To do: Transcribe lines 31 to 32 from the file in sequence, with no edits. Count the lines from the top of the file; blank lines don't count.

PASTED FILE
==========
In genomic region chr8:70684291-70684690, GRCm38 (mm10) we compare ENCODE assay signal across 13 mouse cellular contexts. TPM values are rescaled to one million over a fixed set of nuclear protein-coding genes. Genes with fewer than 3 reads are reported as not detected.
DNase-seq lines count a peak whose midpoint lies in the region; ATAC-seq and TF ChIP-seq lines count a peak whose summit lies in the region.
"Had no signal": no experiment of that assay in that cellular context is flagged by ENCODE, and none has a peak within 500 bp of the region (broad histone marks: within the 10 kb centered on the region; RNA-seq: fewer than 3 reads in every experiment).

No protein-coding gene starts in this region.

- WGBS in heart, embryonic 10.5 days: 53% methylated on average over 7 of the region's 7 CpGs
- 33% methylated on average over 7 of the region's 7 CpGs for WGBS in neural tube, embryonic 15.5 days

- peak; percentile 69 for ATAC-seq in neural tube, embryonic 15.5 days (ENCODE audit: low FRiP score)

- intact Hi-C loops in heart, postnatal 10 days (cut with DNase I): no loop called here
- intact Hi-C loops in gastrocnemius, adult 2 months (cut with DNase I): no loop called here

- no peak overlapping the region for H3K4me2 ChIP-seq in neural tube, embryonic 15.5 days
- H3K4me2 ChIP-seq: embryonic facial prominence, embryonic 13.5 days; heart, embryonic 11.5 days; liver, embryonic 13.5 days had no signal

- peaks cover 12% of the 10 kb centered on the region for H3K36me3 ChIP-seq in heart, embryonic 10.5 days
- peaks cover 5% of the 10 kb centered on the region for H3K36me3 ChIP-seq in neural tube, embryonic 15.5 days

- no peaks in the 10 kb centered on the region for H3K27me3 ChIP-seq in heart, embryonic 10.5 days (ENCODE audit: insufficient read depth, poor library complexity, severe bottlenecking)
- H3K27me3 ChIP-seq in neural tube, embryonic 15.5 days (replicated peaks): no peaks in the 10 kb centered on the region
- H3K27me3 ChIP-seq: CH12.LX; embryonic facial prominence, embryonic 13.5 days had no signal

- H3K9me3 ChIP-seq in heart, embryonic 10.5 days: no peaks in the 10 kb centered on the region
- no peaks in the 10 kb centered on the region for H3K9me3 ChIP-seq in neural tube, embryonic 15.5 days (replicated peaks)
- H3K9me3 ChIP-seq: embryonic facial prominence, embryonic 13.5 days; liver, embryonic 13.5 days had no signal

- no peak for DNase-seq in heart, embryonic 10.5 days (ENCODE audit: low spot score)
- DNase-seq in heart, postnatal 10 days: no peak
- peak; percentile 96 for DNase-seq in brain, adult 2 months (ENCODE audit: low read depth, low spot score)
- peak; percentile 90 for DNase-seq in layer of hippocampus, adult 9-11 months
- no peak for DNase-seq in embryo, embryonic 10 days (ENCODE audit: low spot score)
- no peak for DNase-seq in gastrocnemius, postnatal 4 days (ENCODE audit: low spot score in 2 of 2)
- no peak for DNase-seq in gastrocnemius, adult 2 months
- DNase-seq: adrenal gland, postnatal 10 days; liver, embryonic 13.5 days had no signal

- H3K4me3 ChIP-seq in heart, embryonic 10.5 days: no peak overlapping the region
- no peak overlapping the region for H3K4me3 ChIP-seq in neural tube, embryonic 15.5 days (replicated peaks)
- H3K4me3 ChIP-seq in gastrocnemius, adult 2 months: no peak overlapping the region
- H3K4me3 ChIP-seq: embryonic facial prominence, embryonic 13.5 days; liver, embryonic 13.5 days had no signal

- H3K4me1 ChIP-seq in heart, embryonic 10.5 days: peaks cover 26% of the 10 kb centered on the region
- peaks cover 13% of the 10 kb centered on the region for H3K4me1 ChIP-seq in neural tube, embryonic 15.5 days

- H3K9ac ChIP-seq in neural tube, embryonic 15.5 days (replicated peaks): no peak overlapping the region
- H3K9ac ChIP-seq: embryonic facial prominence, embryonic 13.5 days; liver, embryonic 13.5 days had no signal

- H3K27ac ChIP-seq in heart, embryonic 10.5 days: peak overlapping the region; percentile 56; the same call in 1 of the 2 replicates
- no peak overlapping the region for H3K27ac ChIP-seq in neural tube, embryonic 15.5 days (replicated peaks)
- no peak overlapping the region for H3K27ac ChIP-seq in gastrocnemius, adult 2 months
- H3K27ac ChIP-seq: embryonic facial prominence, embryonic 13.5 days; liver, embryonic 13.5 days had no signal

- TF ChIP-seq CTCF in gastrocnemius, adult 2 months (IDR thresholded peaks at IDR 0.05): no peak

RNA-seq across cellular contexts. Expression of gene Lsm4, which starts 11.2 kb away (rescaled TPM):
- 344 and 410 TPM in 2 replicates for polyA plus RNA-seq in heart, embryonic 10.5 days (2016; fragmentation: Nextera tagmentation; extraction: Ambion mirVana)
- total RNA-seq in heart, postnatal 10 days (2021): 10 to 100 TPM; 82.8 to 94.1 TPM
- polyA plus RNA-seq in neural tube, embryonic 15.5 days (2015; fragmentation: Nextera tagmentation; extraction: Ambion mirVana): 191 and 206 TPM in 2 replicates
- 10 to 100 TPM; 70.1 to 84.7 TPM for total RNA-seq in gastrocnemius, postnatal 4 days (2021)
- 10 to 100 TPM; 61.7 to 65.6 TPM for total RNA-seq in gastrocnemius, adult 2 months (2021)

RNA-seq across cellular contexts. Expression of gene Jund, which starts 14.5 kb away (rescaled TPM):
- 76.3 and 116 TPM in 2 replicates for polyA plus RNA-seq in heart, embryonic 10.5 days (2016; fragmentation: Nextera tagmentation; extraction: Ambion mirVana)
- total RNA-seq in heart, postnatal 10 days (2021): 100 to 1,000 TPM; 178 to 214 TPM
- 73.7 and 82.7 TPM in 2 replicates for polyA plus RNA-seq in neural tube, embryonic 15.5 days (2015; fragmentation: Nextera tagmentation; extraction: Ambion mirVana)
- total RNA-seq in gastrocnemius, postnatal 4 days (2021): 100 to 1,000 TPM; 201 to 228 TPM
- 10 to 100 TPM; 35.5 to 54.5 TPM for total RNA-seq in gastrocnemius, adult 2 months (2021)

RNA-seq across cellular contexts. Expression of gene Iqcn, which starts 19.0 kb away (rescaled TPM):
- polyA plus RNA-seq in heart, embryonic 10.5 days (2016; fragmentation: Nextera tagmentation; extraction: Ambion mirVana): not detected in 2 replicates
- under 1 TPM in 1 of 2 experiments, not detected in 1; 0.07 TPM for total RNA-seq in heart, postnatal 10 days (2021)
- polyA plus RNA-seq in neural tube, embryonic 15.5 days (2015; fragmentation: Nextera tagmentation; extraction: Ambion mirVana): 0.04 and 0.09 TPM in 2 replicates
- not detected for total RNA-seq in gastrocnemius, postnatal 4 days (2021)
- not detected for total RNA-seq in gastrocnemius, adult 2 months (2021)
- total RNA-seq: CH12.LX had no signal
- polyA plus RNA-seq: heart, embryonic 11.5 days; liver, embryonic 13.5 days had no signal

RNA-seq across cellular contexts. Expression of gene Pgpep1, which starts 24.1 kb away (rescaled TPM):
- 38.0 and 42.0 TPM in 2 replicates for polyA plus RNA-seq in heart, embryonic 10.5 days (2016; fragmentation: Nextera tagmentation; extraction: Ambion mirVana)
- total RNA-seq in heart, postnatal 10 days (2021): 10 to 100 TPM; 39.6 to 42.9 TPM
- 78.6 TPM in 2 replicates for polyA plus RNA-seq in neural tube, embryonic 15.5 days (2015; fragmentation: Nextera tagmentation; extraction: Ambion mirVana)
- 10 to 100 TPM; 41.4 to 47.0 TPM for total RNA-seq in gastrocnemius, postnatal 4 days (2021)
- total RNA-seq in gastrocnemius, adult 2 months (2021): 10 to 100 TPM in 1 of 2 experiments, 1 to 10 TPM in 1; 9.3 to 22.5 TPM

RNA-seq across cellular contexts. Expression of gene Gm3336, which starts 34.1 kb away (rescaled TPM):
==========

- H3K4me3 ChIP-seq: embryonic facial prominence, embryonic 13.5 days; liver, embryonic 13.5 days had no signal

- H3K4me1 ChIP-seq in heart, embryonic 10.5 days: peaks cover 26% of the 10 kb centered on the region